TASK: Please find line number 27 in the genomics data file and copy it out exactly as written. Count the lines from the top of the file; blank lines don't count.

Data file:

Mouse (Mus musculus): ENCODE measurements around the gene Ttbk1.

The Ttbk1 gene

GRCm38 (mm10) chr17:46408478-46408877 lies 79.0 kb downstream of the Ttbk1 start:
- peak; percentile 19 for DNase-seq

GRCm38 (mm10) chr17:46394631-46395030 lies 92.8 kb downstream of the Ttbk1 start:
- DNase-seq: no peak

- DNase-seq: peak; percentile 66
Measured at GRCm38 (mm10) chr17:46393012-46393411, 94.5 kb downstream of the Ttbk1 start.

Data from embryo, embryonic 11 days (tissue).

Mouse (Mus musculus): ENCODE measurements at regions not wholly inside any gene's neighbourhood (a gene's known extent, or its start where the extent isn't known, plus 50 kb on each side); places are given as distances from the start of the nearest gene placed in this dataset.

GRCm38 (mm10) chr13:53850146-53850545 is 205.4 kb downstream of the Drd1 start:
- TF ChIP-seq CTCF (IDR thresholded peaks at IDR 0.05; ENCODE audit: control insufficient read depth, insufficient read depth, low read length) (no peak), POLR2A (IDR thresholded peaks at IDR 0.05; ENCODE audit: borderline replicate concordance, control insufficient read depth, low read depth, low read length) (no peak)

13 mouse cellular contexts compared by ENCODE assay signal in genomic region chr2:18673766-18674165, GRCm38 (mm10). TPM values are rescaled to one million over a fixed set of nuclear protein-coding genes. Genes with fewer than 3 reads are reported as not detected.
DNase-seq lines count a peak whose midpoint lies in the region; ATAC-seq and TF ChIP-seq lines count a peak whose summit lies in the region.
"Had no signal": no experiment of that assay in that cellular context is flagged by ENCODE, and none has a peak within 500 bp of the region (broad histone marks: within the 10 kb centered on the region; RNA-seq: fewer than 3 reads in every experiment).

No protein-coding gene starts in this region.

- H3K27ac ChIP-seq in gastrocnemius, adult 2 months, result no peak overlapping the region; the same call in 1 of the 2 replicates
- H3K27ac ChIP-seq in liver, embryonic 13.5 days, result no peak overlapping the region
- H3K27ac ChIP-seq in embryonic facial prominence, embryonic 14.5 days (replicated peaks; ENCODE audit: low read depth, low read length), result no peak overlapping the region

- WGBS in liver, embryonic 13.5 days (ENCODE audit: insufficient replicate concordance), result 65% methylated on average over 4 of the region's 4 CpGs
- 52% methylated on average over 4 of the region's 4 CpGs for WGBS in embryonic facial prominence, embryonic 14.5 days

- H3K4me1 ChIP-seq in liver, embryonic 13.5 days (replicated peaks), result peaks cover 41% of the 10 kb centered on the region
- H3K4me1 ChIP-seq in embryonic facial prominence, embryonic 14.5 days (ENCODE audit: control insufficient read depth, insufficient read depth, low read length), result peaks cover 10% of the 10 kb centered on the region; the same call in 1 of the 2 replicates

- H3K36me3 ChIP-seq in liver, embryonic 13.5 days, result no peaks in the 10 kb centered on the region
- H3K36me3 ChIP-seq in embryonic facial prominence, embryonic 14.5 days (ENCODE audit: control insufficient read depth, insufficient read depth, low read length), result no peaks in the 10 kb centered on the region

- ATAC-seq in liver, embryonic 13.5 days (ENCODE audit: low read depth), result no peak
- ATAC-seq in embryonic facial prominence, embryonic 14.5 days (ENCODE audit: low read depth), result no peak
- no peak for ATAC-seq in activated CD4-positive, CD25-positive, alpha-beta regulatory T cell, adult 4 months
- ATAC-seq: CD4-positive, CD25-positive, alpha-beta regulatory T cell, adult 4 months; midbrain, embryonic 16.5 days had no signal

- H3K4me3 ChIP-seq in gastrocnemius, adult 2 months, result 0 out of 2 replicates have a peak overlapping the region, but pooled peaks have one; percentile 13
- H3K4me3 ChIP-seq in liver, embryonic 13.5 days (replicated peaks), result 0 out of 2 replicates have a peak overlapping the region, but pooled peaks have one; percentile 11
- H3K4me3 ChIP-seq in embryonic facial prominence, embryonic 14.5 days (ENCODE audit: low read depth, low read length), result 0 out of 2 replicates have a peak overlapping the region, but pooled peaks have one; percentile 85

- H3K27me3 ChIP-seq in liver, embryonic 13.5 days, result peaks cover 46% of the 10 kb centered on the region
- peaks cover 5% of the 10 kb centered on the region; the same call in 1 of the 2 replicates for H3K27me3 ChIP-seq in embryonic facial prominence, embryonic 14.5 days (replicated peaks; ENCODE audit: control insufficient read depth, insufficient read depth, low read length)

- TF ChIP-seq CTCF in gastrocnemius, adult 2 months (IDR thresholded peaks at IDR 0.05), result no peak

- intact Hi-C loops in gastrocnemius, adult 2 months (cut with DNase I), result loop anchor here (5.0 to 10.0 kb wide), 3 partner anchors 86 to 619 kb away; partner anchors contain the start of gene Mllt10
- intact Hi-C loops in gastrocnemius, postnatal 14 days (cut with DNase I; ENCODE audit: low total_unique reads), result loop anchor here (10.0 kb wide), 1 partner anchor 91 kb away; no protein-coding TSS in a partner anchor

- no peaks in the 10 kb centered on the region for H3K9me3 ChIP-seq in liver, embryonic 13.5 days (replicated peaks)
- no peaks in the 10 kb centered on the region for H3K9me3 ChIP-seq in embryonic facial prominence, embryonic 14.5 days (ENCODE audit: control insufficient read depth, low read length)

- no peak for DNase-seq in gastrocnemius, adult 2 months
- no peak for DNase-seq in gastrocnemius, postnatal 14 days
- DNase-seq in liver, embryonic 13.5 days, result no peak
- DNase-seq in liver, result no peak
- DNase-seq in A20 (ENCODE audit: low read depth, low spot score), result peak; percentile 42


- ATAC-seq in embryonic facial prominence, embryonic 14.5 days (ENCODE audit: low read depth), result no peak